The urgent need to bridge gender-gap in science

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On February 28, India celebrates National Science Day every year, to mark the eminent Indian physicist C.V. Raman’s discovery of the scattering of light. On this day, science is celebrated all around the world. But, inevitably, the question raises its head: how wide is the gender gap in science? 

Between 1901 and 2019, 334 Nobel Prizes have been awarded to 616 Laureates in Physics, Chemistry and Medicine, out of which only 20 have been won by 19 women. In fact, since the Nobel Prize was established in 1895, less than 60 women have been honored with the prestigious international award. Factually, 58 women have been rewarded, representing only 6.2 percent of the 934 laureates (excluding institutions) overall.


However, there is a ray of hope. The number of women laureates has been steadily increasing over the decades, with 11.1 percent in the 2010s and 9.2 percent in the 2000s, against 5.4 percent in the 1900s and 2.6 percent in the 1910s.

Meet the women Nobel laureates in 2020 
Strangely, the Nobel prize domain remains very much a man’s world, especially in science, but this time round, there was a clear difference. However, four female laureates were named in 2020, highlighting the fact that women are gradually getting more recognition.

Now, meet the women became Nobel laureates in 2020  – Louise Glück (the poet took the literature prize), Emmanuelle Charpentier, Jennifer A. Doudna (who won the chemistry award with France’s Emmanuelle Charpentier), and Andrea M. Ghez (who shared physics). They were added to that roster, having triumphed in literature, chemistry, and physics. Indeed, these three women scientists have clearly pulled off quite a feat in grabbing their prizes, and that too, in two of the most male-dominated disciplines!

Doudna and Charpentier’s chemistry win is only the third time in Nobel history  (when it happened that a woman or an all-female team won it), after Marie Curie and the British X-ray crystallography pioneer Dorothy Crowfoot Hodgkin won it in 1911 and 1964 respectively. As a Frenchwoman, Charpentier follows in the footsteps of Curie and her daughter Irene Joliot-Curie, who won the prize in 1935 (in a tandem with her mother and husband Frederic Joliot).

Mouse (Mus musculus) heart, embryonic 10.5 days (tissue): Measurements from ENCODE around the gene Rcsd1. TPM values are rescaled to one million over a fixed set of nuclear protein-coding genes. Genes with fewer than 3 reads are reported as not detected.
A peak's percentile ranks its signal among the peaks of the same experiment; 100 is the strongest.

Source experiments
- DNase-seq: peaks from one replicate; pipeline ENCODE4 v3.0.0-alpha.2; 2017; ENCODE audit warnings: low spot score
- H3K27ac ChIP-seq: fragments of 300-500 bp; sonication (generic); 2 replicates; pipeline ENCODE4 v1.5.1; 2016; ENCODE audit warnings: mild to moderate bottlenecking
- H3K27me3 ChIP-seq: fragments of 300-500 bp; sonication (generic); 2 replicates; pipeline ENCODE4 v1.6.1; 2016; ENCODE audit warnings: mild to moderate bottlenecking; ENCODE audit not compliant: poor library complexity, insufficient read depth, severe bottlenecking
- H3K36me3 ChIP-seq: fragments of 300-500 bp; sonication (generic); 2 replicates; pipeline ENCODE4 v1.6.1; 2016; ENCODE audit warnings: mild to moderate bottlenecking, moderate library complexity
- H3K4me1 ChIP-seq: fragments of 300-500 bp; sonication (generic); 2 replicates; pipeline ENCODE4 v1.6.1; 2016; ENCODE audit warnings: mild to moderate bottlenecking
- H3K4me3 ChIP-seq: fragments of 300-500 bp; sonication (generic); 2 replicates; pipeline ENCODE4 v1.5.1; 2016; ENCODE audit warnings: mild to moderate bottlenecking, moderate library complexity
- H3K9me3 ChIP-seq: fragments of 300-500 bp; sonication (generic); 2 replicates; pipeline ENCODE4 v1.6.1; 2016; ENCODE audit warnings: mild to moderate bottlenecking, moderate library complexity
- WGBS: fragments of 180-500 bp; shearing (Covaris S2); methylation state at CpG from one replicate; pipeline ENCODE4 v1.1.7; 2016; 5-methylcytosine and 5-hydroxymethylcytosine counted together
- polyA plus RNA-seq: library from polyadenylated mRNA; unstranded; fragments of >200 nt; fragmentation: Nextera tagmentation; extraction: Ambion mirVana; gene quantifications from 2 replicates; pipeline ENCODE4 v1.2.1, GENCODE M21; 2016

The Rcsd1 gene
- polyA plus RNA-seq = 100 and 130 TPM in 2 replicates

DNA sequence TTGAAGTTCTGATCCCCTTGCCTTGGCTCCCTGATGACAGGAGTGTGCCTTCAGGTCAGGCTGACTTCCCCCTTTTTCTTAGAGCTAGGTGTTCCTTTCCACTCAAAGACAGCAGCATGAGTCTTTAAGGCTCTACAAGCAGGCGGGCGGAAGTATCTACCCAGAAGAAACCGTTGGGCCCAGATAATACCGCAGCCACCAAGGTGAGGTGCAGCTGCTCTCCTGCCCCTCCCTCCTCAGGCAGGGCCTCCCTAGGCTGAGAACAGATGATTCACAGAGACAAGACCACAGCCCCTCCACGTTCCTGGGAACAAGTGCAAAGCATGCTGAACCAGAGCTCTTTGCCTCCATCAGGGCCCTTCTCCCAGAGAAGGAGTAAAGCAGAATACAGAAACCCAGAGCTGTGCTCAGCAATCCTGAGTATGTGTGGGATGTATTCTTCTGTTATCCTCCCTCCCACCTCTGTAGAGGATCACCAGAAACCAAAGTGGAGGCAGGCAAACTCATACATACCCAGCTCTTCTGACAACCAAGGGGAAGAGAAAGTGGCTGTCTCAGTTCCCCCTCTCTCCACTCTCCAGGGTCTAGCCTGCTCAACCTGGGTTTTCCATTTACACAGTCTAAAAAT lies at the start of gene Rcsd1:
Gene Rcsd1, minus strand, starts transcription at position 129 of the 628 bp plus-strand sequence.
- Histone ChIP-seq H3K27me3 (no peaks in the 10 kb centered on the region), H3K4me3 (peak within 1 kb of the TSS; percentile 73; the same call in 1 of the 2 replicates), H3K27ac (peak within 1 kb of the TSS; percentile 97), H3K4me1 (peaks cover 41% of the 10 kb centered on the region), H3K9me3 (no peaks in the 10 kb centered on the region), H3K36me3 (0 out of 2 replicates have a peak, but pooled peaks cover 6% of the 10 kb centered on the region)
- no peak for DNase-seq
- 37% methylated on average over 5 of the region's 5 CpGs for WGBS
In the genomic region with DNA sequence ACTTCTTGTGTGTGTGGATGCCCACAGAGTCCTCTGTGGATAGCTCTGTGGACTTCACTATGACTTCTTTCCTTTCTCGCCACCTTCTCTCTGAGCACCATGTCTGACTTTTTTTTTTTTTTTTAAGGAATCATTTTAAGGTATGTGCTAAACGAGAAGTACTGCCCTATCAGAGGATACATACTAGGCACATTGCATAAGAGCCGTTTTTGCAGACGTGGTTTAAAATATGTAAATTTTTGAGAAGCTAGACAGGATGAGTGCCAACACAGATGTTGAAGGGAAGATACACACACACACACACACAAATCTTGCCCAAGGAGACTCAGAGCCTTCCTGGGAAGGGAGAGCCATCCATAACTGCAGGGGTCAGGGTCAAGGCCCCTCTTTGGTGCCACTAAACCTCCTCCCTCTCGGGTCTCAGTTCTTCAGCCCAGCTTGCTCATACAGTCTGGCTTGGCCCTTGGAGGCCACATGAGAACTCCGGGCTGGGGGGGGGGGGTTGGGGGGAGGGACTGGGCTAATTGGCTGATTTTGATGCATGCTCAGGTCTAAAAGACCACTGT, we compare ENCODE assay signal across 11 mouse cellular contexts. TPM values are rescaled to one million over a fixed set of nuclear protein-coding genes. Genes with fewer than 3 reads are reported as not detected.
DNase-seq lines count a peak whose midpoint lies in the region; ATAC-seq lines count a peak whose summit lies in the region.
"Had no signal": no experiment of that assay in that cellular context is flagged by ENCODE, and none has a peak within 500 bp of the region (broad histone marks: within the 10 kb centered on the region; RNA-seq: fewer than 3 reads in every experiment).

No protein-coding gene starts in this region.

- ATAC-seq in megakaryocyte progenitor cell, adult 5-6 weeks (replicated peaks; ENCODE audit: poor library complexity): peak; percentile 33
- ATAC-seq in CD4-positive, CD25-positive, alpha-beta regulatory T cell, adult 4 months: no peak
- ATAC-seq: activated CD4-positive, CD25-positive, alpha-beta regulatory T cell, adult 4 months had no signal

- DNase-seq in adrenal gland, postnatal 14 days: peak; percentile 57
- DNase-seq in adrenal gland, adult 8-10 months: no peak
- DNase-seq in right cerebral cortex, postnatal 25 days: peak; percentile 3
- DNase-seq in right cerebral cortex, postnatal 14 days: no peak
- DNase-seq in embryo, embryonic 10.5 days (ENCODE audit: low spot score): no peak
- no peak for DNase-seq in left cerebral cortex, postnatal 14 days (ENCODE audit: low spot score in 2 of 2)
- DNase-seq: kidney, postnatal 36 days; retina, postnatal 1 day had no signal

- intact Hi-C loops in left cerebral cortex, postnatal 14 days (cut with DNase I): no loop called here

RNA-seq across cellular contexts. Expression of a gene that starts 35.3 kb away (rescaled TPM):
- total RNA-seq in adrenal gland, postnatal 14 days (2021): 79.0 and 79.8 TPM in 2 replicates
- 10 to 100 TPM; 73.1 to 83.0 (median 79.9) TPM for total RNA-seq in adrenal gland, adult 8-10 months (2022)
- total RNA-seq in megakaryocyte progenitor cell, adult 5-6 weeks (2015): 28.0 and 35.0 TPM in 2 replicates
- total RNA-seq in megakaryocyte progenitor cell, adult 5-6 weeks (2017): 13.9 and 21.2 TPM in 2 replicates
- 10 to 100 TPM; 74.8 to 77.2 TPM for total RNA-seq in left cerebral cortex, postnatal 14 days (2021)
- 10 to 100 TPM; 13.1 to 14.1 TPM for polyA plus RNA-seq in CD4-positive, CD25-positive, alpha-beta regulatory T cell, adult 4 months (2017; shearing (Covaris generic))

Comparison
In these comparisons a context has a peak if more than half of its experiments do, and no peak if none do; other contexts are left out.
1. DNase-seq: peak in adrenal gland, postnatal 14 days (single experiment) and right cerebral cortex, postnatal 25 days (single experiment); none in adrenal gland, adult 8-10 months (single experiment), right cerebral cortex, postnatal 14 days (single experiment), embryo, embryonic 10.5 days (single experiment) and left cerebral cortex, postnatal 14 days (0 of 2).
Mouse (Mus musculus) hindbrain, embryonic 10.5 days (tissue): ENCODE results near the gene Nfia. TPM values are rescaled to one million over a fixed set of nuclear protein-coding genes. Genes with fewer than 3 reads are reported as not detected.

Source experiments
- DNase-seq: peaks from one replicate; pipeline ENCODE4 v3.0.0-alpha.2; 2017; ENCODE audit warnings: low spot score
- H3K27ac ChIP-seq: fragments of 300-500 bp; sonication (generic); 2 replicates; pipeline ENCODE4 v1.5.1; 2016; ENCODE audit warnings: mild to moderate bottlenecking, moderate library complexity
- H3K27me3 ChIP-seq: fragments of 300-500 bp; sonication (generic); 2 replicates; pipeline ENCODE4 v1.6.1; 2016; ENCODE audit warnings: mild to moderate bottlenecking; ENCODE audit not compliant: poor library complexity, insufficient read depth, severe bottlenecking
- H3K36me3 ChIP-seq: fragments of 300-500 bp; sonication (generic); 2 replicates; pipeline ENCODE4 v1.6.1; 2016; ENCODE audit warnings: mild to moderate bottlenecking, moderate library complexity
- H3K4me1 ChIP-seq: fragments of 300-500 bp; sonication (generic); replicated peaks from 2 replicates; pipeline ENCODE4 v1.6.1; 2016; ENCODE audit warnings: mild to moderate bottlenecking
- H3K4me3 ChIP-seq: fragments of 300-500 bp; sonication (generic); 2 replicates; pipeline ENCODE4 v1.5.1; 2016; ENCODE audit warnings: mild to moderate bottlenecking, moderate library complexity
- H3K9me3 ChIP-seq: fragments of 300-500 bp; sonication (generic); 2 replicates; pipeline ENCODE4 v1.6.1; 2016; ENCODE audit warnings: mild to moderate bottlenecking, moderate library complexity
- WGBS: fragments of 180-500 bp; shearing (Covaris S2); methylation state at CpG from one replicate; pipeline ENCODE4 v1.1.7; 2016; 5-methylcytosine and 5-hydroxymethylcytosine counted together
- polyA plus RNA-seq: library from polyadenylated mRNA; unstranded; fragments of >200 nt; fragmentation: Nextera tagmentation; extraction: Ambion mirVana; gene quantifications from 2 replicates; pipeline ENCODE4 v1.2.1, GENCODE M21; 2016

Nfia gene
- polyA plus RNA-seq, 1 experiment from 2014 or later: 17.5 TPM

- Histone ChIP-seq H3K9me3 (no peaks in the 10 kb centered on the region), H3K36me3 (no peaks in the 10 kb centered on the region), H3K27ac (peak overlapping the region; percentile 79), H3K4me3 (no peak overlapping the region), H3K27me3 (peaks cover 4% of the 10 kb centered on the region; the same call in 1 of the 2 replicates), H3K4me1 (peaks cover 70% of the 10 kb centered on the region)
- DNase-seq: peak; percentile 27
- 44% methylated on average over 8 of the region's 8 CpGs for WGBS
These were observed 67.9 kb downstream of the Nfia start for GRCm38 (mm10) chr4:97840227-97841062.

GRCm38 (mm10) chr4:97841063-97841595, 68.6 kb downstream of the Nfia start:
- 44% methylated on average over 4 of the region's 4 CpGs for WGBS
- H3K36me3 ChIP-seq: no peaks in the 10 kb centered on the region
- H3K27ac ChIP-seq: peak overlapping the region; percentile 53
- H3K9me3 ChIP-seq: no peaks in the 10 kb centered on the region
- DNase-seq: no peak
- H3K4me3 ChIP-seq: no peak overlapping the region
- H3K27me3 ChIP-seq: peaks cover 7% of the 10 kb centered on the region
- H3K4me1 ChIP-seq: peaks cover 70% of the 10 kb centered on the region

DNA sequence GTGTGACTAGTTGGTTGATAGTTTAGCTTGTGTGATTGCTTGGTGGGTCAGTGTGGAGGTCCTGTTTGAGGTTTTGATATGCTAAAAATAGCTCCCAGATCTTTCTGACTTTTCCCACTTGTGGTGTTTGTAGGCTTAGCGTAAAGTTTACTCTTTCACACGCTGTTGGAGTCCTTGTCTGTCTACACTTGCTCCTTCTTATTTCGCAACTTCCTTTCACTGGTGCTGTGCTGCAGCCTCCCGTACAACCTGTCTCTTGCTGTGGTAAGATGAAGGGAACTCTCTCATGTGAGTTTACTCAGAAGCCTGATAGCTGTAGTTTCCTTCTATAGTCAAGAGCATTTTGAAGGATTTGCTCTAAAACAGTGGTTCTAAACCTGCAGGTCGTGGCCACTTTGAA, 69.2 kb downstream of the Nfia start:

To recall, Marie Curie was the first woman laureate in 1903 in physics, and is to date she is the only one to have won two Nobels (1903 in physics and 1911 in chemistry)!

Presence of women in laureates

Women fill up only 1.9 percent of physics laureates, or four out of 216, while they won seven out of 186 chemistry prizes. The medicine and economics awards are also heavily male-dominated, with 5.4 percent of women laureates in medicine (12 out of 222) and 2.3 percent (two out of 86) in economics.

The scene in the ‘peace’ space is different. The Nobel peace prize (15.9 percent, or 17 out of 107), not taking into account those awarded to institutions, and literature (13.7 percent, 16 out of 117) are slightly more women-friendly.

So, now, more than ever, there is a huge need to speed up women engagement in science. More girls must be encouraged to enter scientific fields with a holistic approach. Don’t we need a special teams that will always be ready to respond to future global health emergencies like COVID-19? Most importantly, these challenging times has taught us that we need to be prepared and education is essential for better response.

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